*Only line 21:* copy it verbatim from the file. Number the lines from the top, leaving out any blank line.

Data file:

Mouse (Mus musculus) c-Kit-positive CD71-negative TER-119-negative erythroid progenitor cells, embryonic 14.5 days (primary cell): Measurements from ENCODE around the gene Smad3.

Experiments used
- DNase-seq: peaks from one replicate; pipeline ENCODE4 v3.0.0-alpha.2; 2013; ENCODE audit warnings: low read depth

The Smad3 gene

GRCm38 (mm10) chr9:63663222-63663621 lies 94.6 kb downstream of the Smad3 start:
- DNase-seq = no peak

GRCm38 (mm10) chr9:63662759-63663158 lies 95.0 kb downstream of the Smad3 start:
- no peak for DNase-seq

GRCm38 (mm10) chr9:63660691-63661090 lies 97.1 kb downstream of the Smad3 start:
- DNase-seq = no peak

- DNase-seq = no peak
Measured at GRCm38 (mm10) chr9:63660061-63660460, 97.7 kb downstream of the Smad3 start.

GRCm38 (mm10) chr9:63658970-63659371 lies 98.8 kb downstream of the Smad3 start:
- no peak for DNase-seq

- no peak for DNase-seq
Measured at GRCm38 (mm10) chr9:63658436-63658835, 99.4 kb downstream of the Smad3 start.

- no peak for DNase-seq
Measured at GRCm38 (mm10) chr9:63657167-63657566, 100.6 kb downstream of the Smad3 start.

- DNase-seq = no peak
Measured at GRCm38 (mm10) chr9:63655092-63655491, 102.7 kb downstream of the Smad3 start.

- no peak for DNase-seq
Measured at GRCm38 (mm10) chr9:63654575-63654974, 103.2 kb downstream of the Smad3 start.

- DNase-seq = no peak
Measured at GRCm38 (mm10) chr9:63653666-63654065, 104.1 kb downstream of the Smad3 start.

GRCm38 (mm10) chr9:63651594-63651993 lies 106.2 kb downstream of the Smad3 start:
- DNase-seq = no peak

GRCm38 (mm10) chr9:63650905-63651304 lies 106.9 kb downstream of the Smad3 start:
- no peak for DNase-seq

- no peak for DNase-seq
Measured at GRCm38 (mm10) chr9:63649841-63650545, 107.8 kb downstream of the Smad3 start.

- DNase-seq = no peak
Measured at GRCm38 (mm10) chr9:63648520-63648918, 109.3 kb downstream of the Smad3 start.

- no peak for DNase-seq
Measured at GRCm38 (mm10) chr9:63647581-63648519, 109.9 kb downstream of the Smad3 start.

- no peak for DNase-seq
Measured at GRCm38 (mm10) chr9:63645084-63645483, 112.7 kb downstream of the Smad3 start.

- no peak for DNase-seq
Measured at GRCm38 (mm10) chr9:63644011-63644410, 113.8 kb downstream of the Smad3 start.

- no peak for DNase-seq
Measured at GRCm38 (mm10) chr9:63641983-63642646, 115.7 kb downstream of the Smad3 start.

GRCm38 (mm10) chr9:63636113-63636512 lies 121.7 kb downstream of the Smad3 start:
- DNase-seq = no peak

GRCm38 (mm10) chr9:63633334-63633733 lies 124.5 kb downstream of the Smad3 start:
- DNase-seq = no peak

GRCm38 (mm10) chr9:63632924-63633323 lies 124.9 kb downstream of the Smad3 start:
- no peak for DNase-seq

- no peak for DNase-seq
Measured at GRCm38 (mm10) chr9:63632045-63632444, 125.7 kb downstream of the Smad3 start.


- no peak for DNase-seq